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But that's one of the good things about the company, Ken and Dennis are 2 of a handful of the sharpest corn guys in the business, and I've been associated with Ken for at least 22 years now. We basically have 2 guys, company owners, who are selecting out these hybrids themselves, instead of running everything through a committee that operates in cya mode, and sends stuff back for 1 more year's evaluation in plots regardless of how good multiple year data looks, like the bigger companies do. That's why we can get new products into the farmers' hands quicker than the big companies. Sometimes a couple years quicker.

JDH

If you don't think Dennis knows alot just ask him.....I'm sure he'd be glad to talk about himself for hours.

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Here's a good question for you guys. What do you think is a better ear, one filled to the tip or just tipped back from the end a little bit?

From what I've been told, having an ear thats tipped back a little is one way to tell if you are close to having the right population. If the ear is totally filled then you need to up the population. I would think having say 34,000 plants per acre with some slightly tipped back ears may yeild more than say 28 or 29000 plants per acre and being filled all the way. I dont believe the extra small kernals on the ends at 28,000 would add up as fast as the whole kernals on the extra ears from the 34,000 population. I guess it would be intereting to do a plot and just see. Location may have more of an impact as well.

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I guess there is no fooling you. That is what I was told is if you are filling them to the tip your are either spending to much money on fertilizer or you need to bump your populations. The "perfect" ear as per this particular agronomist is one that is tipped back a 1/2 to 3/4 inch with a very abrupt stop in kernals. You don't want the kernals to so called "trail off". If you get a tip back with harvestable kernals the length of the cob you hit it right on the head.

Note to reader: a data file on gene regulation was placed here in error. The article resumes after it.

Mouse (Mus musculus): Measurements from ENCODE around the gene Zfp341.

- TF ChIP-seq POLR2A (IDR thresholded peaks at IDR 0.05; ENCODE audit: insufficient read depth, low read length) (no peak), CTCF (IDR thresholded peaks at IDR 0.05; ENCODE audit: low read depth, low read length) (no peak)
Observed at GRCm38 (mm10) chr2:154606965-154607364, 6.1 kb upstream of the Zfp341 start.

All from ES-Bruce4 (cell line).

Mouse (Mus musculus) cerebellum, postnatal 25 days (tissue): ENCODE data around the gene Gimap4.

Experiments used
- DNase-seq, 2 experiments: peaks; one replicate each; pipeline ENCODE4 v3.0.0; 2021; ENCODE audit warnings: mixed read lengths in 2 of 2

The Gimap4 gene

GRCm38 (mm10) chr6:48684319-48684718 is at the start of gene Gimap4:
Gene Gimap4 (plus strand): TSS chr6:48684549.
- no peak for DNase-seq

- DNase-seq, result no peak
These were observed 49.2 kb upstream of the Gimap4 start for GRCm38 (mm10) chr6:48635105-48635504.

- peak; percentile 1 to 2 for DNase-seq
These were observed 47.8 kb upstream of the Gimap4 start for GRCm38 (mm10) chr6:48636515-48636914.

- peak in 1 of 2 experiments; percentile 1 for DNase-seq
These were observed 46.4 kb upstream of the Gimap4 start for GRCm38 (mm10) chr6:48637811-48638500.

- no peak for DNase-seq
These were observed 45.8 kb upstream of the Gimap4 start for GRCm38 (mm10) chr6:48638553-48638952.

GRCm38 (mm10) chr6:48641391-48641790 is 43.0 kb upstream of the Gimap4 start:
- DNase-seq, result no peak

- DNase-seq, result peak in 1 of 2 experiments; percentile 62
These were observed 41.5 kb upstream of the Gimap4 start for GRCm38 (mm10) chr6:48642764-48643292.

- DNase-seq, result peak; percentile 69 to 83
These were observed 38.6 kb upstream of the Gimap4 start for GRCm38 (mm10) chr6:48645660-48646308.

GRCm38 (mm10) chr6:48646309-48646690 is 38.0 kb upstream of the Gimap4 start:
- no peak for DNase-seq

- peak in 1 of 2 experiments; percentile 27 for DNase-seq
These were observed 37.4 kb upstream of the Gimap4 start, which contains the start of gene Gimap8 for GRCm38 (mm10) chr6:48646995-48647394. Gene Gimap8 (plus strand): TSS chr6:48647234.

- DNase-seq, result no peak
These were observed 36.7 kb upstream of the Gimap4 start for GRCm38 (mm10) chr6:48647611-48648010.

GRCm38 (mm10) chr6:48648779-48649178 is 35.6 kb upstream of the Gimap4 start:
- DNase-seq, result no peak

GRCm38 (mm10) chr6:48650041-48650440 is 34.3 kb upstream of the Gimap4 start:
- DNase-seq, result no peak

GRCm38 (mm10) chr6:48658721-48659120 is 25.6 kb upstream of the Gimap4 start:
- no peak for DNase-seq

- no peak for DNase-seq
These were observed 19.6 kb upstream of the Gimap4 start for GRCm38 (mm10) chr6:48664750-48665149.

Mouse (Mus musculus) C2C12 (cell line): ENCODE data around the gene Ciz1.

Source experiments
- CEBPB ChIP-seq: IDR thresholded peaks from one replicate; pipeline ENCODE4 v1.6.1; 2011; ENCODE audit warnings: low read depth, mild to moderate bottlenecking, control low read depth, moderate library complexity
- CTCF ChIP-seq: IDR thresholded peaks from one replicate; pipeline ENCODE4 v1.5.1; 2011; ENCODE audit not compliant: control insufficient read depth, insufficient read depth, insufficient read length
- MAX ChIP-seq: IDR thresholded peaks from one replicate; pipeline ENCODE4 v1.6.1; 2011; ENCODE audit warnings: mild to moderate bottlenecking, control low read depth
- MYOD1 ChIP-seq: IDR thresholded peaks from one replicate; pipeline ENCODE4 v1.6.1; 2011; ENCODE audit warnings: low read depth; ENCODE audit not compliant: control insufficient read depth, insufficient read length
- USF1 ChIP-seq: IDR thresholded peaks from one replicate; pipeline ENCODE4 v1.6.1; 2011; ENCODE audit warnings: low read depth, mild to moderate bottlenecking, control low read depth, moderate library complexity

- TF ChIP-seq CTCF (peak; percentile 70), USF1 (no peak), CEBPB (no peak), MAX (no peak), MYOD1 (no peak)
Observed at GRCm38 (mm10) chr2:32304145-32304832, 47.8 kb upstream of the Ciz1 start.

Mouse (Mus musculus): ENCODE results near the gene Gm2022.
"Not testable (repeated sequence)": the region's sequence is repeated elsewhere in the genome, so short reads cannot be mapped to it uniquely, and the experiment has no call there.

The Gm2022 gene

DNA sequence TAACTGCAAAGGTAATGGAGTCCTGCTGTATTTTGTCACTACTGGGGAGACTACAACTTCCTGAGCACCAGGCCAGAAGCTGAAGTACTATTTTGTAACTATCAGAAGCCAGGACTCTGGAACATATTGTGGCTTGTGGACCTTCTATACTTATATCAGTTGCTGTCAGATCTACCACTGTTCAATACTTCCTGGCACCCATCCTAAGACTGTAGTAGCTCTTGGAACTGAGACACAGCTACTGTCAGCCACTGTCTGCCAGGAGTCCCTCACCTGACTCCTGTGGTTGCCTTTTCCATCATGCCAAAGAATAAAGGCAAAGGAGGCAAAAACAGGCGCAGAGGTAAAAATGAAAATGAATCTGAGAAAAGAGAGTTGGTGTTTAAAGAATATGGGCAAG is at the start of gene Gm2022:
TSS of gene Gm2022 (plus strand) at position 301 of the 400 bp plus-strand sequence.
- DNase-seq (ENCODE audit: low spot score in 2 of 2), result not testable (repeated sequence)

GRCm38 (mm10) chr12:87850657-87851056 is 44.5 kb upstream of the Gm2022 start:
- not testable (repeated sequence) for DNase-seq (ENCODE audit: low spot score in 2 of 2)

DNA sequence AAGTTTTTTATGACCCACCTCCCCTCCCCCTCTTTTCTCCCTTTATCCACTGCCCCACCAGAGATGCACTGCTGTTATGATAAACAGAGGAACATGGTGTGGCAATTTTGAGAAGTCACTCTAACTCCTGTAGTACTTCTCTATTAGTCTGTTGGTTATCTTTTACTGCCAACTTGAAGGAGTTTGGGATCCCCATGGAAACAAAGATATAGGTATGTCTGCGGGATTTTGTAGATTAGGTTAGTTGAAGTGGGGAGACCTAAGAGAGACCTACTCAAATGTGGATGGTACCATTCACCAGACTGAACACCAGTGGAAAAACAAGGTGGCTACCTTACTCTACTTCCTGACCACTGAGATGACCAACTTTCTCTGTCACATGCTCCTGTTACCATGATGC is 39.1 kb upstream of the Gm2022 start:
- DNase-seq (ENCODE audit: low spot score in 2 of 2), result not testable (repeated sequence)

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I guess there is no fooling you. That is what I was told is if you are filling them to the tip your are either spending to much money on fertilizer or you need to bump your populations. The "perfect" ear as per this particular agronomist is one that is tipped back a 1/2 to 3/4 inch with a very abrupt stop in kernals. You don't want the kernals to so called "trail off". If you get a tip back with harvestable kernals the length of the cob you hit it right on the head.

I would agree. The trailing off could also be what some call aborted kernals from ambient conditions during pollination.

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If you don't think Dennis knows alot just ask him.....I'm sure he'd be glad to talk about himself for hours.